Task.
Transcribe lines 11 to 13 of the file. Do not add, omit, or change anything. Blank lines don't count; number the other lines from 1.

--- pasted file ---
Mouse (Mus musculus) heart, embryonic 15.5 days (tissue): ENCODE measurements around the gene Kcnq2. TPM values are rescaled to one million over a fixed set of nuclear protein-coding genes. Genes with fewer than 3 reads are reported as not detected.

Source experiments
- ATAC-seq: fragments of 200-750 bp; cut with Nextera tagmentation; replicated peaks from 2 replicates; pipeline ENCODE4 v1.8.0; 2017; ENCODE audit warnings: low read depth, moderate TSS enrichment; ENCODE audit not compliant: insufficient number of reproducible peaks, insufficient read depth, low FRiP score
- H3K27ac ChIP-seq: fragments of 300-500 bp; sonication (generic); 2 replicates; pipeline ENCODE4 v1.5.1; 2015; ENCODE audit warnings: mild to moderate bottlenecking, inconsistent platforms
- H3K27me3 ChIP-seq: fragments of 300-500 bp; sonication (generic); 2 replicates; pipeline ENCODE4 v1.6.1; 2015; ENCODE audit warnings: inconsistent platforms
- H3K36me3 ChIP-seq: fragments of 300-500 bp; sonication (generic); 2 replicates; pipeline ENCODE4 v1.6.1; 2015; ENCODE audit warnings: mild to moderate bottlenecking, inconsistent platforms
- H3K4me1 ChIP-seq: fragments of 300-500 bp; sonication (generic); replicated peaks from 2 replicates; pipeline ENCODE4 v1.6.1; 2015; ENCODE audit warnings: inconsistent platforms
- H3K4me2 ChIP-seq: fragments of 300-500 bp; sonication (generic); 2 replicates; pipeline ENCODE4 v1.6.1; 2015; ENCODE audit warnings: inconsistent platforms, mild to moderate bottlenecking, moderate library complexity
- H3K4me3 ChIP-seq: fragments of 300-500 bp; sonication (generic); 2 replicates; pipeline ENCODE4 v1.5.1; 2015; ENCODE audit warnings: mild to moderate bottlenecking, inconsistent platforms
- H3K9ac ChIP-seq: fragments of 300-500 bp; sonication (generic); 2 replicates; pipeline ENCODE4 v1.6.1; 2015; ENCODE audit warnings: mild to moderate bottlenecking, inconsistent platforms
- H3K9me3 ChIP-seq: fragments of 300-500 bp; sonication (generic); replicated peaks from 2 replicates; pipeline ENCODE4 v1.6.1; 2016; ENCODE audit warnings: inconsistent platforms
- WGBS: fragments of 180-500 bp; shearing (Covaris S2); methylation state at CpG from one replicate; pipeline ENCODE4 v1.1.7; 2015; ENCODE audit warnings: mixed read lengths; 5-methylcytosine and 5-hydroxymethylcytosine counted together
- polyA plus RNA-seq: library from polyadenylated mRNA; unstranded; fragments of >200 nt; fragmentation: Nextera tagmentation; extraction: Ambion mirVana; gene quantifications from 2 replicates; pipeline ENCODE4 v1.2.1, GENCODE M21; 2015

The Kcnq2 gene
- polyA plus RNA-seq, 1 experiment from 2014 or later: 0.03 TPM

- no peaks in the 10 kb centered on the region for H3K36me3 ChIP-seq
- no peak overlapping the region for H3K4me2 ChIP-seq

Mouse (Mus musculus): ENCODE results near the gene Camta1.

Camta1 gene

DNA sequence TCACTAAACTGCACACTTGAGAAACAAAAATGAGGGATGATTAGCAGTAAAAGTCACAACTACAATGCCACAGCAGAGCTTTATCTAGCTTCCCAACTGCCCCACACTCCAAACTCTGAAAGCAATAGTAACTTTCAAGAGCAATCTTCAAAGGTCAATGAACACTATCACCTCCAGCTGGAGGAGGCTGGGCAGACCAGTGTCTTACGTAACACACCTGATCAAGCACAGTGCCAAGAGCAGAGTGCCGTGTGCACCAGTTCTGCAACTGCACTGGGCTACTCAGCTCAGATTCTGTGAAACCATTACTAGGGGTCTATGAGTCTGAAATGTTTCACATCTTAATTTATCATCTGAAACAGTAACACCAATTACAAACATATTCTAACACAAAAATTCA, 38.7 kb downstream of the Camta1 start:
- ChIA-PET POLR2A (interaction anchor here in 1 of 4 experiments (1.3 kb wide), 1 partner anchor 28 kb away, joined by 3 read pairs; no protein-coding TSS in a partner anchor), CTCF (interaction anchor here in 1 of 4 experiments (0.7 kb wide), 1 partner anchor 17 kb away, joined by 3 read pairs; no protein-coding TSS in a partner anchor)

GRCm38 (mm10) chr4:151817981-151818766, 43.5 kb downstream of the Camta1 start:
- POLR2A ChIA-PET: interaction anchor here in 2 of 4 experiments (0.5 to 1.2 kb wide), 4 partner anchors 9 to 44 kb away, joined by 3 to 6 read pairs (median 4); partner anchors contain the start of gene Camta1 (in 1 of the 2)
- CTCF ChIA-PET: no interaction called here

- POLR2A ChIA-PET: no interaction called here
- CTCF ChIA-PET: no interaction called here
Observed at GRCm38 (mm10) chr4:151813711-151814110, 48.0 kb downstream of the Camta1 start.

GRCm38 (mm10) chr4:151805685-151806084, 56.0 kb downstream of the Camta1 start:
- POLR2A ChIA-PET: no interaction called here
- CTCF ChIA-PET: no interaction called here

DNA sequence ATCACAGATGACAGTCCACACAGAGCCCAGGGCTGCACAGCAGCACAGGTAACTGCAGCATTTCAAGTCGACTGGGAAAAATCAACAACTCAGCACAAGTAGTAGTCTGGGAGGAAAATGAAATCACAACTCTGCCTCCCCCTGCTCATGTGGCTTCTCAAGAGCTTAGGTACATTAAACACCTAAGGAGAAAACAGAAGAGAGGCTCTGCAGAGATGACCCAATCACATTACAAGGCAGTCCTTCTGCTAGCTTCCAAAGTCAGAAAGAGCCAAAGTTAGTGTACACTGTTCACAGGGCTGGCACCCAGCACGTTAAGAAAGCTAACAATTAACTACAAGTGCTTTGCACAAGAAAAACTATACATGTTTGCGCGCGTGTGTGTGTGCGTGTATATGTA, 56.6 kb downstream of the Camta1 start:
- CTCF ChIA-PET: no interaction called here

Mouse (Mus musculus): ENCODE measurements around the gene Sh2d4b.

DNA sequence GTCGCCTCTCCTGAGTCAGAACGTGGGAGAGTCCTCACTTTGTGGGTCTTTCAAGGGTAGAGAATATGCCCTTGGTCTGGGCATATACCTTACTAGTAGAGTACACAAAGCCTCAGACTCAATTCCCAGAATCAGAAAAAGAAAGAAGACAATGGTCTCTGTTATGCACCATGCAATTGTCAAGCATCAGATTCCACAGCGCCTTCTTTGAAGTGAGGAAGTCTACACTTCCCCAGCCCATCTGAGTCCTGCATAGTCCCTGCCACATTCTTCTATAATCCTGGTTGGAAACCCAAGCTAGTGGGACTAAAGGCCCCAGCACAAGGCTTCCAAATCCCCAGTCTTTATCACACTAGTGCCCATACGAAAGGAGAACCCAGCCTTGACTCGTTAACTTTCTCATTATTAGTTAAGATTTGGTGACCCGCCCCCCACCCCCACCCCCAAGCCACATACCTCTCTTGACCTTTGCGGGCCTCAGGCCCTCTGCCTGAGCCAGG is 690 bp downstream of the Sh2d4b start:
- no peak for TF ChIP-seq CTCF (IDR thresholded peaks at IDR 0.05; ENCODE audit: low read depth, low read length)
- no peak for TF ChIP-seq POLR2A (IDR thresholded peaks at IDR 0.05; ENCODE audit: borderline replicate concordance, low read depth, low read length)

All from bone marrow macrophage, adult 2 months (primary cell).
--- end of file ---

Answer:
- H3K9me3 ChIP-seq: fragments of 300-500 bp; sonication (generic); replicated peaks from 2 replicates; pipeline ENCODE4 v1.6.1; 2016; ENCODE audit warnings: inconsistent platforms
- WGBS: fragments of 180-500 bp; shearing (Covaris S2); methylation state at CpG from one replicate; pipeline ENCODE4 v1.1.7; 2015; ENCODE audit warnings: mixed read lengths; 5-methylcytosine and 5-hydroxymethylcytosine counted together
- polyA plus RNA-seq: library from polyadenylated mRNA; unstranded; fragments of >200 nt; fragmentation: Nextera tagmentation; extraction: Ambion mirVana; gene quantifications from 2 replicates; pipeline ENCODE4 v1.2.1, GENCODE M21; 2015